Determine how storytelling fits into your larger goals for marketing and engagement. This will guide how you write your story and share it. 

2. Identify your audience.  

Depending on the story's purpose, you might be speaking to beneficiaries, donors, volunteers, funders, board members, or the general public.

As you write your story, keep your audience in mind and tailor it to their expectations. For instance, a story aimed at a grantmaking organization should focus on your nonprofit's needs and previous impact. 

3. Decide who the story is about. 

Sometimes the character(s) of a story will present themselves to you. Other times, you'll need to decide the perspective from which you want to tell your story.

For instance, a nonprofit focused on tutoring at-risk youth could tell a story from the point of view of a student, teacher, or parent. Each approach will make the story a little different, but each is compelling in its own way. Decide whose eyes you want to see your story from, taking your audience into consideration. 

Also remember to not over-center your organization as the hero or savior in the story. Keep the emphasis on the real people driving the action. 

4. Choose how you will communicate the story. 

Remember, stories can take a variety of different forms. Determine how you will share your story, whether that means: 

  • Writing a blog post
  • Designing a social media campaign 
  • Writing a speech 
  • Creating an impact report 
  • Filming and editing a short video 
  • Recording a podcast 

Knowing what "genre" you're working within to share your story is important because it affects how you write your story.

For instance, how you tell a story in a podcast is going to be slightly different than how you would tell it in your impact report. The former calls for a more casual tone and perhaps some soundbites from the characters involved in the story. The impact report, though, may require a more formal tone and a few compelling visuals. 

5. Write the story. 

Using what you know about story structure, write your story down. Even if the finished product the story is going into doesn't involve the written word, writing the story down will help you ensure you include all the essential elements and give you the opportunity to revise it before you share it with the world.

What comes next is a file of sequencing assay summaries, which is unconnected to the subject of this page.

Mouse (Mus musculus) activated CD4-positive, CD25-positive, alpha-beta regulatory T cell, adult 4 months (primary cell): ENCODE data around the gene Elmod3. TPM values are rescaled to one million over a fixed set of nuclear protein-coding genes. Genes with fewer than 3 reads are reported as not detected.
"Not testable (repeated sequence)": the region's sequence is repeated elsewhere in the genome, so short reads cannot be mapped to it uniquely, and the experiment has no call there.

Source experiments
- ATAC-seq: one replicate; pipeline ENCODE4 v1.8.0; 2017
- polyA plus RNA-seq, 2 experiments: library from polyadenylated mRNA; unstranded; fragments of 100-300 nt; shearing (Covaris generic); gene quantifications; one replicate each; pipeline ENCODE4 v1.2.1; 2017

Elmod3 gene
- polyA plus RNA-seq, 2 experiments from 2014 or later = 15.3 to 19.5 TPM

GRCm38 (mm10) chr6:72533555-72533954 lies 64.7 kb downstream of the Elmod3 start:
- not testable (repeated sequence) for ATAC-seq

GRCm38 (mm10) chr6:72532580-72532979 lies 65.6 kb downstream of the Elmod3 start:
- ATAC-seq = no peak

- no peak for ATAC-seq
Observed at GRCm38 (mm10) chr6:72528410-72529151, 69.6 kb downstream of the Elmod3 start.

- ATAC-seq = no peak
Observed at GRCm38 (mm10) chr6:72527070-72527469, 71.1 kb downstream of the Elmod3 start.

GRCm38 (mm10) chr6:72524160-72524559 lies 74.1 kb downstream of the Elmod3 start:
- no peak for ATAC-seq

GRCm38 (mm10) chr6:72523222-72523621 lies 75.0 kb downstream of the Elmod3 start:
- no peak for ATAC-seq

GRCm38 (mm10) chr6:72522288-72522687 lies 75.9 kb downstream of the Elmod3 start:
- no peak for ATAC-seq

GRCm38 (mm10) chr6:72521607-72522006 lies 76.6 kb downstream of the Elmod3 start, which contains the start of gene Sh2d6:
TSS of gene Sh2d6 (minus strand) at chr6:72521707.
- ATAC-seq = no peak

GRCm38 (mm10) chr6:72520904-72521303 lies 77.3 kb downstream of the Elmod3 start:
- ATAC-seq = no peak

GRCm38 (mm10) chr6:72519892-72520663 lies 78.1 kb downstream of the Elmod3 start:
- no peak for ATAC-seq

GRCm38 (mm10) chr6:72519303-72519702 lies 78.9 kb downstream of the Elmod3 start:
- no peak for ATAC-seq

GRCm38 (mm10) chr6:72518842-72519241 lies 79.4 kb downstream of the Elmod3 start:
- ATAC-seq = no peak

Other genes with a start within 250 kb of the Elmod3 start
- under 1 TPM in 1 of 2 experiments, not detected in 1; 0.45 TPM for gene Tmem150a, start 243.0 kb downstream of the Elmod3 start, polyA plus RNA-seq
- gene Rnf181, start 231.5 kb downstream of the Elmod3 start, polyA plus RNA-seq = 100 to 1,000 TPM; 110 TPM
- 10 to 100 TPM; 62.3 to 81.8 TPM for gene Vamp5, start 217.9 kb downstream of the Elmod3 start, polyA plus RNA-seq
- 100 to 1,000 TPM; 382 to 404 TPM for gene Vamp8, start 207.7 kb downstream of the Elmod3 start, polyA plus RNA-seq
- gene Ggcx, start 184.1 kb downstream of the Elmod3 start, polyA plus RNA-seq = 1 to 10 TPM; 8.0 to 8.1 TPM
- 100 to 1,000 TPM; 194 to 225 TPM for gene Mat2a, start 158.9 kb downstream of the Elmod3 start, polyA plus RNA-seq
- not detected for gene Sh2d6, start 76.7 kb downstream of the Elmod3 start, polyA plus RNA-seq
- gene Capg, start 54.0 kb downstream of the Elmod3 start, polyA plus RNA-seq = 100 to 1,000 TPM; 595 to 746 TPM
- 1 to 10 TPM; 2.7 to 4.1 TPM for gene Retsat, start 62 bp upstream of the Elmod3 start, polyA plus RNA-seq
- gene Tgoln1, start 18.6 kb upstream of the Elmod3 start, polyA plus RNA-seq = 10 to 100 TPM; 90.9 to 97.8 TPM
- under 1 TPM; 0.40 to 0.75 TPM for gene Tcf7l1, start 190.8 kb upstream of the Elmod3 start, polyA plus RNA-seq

Jump ahead for some tips to make your stories pop off the page!

6. Revise. 

Every story requires some editing before it can be shared. Read back over your story, checking for the essential elements, clarifying your main message, and double-checking the accuracy of your claims. Add in any extra details or context that you feel add to the story. 

Once you feel like the story is finished, ask a trusted colleague to read it and provide feedback based on the goals you have for sharing the story.

7. Share your story. 

Now it's time to share your story with the world in your chosen form. When you "publish" your story, be sure that you're encouraging your audience to act on what they've learned in some way.

Your call to action (more on these below) can take many forms, whether you want your supporters to donate, share the story with their personal networks, or even respond to it in a comment or message. 

Expert Tips for Better Storytelling

Once you have the basics down, start taking your storytelling efforts to the next level. Try these strategies: 

  • Be descriptive. Your elementary school teacher had it right when they said "Show, don't tell." Rely on the five senses—sight, sound, smell, touch, and taste—to provide the details that make your audience feel like they're experiencing the story right alongside your characters. 

  • Use high-quality visuals. The right visuals can complement your storytelling. Aim to include pictures of your team at work, photos of your beneficiaries, or even engaging infographics. Remember that visuals should add value, context, and details rather than just cluttering your stories. 

  • Back up your stories with impact data. In your stories, you'll likely make several claims about your organization's achievements and the effects it has on its beneficiaries. Back those claims up with impact data, both quantitative and qualitative, to make your stories stronger. To get impact data, begin measuring and managing your impact

  • Incorporate a call to action. Your call to action should invite your audience to do something. The best calls to action are short and memorable. For instance, at the end of a blog post sharing the story of a dedicated volunteer, you might include a call to action that says, "You can make a difference too! Sign up to volunteer today." Or, if you want to be more subtle, demonstrate the desired action to be taken. For example, in Barbara's story above, the organization might not include an explicit call to action but it may talk about how Barbara got involved with the organization that helped change her life by volunteering. 

Wrapping Up

Storytelling is an essential skill that every organization should master in order to better connect with its supporters, encourage action, and inspire hope for a better tomorrow. 

Use the information in this guide to begin building your storytelling skillset, and remember to pay attention to the stories in the world around you to get inspired! 

To learn more, check out these other resources from the UpMetrics team: 

Click through to learn more about UpMetrics and how it can help you with nonprofit storytelling!

Post by UpMetrics Staff
June 27, 2024